The process whereby investment earnings—such as bond or bank savings account interest payments or dividend payments from a stock—are reinvested in the investment account so that the earnings then have the potential to generate additional earnings.

Defined Benefit Plan 
A type of retirement plan that pays a certain, or defined, amount of income at retirement based on a specific formula. State pension plans for educators are defined benefit plans with benefits generally pegged to the number of years you’ve worked and your highest average salary.

The process of spreading money among different investments within various asset classes in an effort to manage risk. A stock mutual fund may invest in a single asset class, such as U.S. large cap stocks, but will be diversified because it invests in the stocks of many different large cap companies.

A distribution from an investment fund or company paid to its shareholders, typically from profits. The dividend amount is usually expressed as a dollar amount each share receives.

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Fee Compensation  
A compensation arrangement whereby the financial representative is paid on an hourly rate or as a percentage of the overall assets under management.

Any person who has legal authority or control over the financial assets of another person and who is obligated to act in that person’s best interest.

Fixed Annuity 
An insurance product that pays a fixed dollar amount, usually monthly, for a certain period of time.

Hardship Withdrawal 
A provision that allows you to take a withdrawal from a qualified retirement plan before age 59-1/2 for certain IRS-defined financial hardships, providing you have no other readily available resources to meet the financial need.

Investment Risk 
The risk that an investment may lose value and be worth less than the purchase price when it comes time to sell. Generally, as investment risk goes up, potential investment returns also go up, and vice versa.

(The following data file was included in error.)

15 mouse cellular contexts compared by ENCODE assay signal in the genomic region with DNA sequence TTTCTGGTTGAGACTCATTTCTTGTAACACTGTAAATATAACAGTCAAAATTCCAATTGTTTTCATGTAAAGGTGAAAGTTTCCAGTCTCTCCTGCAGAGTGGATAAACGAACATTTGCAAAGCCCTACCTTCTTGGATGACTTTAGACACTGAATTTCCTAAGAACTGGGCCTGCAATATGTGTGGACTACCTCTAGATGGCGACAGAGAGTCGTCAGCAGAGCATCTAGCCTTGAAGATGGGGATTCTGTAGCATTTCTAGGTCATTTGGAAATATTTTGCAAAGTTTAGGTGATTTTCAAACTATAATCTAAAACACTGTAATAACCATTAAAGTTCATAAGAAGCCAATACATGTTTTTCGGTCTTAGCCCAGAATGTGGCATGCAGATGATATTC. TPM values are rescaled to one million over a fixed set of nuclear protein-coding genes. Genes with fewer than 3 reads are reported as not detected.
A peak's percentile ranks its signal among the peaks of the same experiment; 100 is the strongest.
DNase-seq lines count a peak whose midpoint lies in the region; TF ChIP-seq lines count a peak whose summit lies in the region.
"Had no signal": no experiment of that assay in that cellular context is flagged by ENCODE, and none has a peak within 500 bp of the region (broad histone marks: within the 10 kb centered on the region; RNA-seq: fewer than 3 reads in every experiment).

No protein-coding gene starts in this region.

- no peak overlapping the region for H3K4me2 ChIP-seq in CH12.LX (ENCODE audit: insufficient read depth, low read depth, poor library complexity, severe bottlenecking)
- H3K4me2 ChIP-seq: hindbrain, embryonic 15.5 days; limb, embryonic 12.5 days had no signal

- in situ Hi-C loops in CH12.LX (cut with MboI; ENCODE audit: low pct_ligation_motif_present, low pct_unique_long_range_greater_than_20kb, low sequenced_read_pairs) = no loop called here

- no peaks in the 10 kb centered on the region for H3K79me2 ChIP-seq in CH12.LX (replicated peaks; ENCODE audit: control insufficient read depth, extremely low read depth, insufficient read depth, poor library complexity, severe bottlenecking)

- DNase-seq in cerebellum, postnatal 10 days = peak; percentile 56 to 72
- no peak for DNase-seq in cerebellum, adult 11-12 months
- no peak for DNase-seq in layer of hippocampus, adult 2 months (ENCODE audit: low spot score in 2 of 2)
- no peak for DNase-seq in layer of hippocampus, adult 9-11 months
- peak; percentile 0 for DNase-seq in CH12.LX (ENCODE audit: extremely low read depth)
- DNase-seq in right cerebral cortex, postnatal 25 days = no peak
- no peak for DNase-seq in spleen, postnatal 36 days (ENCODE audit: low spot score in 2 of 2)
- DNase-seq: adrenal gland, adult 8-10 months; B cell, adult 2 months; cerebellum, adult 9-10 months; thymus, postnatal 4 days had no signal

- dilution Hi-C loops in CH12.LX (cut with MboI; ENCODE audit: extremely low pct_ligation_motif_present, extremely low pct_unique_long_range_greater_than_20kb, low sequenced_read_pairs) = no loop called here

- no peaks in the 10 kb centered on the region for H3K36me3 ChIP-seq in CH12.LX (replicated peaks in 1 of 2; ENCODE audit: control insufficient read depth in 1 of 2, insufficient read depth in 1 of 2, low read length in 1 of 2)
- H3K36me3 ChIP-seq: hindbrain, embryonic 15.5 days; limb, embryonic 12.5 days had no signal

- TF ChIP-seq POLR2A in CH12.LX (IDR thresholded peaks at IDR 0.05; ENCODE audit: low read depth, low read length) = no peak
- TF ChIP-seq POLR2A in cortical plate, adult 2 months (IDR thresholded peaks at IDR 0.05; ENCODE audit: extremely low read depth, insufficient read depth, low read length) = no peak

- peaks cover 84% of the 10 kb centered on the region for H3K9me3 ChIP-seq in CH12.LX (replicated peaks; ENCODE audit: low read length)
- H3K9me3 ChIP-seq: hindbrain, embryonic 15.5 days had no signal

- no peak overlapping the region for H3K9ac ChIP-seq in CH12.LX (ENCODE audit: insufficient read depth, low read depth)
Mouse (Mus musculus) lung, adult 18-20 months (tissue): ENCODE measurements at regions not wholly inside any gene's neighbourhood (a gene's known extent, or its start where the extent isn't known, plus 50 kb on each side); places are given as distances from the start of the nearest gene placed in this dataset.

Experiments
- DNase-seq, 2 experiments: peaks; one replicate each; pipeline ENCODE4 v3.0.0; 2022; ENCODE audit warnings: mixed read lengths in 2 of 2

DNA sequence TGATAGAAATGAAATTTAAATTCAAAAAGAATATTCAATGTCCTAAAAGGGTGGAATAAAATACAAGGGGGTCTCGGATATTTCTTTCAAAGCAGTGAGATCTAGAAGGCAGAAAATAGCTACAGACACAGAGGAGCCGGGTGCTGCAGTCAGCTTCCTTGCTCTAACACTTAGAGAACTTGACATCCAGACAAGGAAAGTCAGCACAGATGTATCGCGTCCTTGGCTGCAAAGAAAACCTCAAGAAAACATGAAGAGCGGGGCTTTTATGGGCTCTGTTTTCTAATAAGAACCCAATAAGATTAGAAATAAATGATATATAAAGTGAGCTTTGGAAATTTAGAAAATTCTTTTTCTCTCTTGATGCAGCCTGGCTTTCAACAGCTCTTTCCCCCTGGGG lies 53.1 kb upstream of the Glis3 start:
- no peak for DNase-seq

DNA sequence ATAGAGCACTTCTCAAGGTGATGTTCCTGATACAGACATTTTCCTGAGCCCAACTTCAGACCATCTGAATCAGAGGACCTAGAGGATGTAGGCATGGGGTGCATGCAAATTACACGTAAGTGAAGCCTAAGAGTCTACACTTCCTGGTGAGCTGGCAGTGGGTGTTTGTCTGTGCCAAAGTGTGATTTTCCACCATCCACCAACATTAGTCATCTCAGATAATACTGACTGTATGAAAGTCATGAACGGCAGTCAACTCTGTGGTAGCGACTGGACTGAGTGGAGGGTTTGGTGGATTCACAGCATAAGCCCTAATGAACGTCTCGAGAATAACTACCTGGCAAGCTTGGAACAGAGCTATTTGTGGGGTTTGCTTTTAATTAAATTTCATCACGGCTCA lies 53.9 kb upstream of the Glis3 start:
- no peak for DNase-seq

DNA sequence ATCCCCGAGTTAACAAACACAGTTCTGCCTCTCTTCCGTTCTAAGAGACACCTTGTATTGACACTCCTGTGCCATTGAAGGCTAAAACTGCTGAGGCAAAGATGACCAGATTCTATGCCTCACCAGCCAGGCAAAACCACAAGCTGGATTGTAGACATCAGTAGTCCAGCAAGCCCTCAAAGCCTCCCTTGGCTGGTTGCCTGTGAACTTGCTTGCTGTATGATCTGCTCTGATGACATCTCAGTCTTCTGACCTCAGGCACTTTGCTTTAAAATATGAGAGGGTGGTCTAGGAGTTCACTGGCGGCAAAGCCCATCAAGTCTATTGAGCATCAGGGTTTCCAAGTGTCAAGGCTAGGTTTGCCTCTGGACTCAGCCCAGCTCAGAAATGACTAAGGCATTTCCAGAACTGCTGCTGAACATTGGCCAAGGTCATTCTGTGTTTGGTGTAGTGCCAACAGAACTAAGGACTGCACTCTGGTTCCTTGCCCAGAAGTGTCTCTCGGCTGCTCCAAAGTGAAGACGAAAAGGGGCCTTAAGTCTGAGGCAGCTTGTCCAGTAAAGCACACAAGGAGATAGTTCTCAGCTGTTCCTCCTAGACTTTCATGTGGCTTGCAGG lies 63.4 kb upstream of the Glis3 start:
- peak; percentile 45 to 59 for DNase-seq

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Life Annuity 
An insurance product that makes regular payments to the annuitant until his or her death, at which point all payments stop. You cannot name a joint annuitant or beneficiary on a life annuity.

Market Capitalization 
Often shortened to simply “cap,” as in, large cap stocks, it’s a measure of the total market value of a company. It’s calculated by multiplying a company’s total number of outstanding shares by the share price. If a company has 1,000,000 shares in the market, with a share price of $10 a share, the company’s market capitalization is $10,000,000. Market cap is used to categorize stocks as large, mid and small.

Market Risk 
The risk that investors might lose some of their principal due to downturns in a volatile market. Stock prices can rise or fall sharply which means stocks have high market risk.

Mutual Fund 
An investment company registered with the Securities and Exchange Commission that pools money from individual investors and invests in a portfolio of securities with a specific investment objective. There are thousands of different mutual funds that invest in certain asset classes and that have specific investment philosophies, objectives and fee structures.

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A mix of investments, such as stocks, bonds and cash, held by an individual in an investment account or retirement plan, for a specific investment goal, such as retirement income.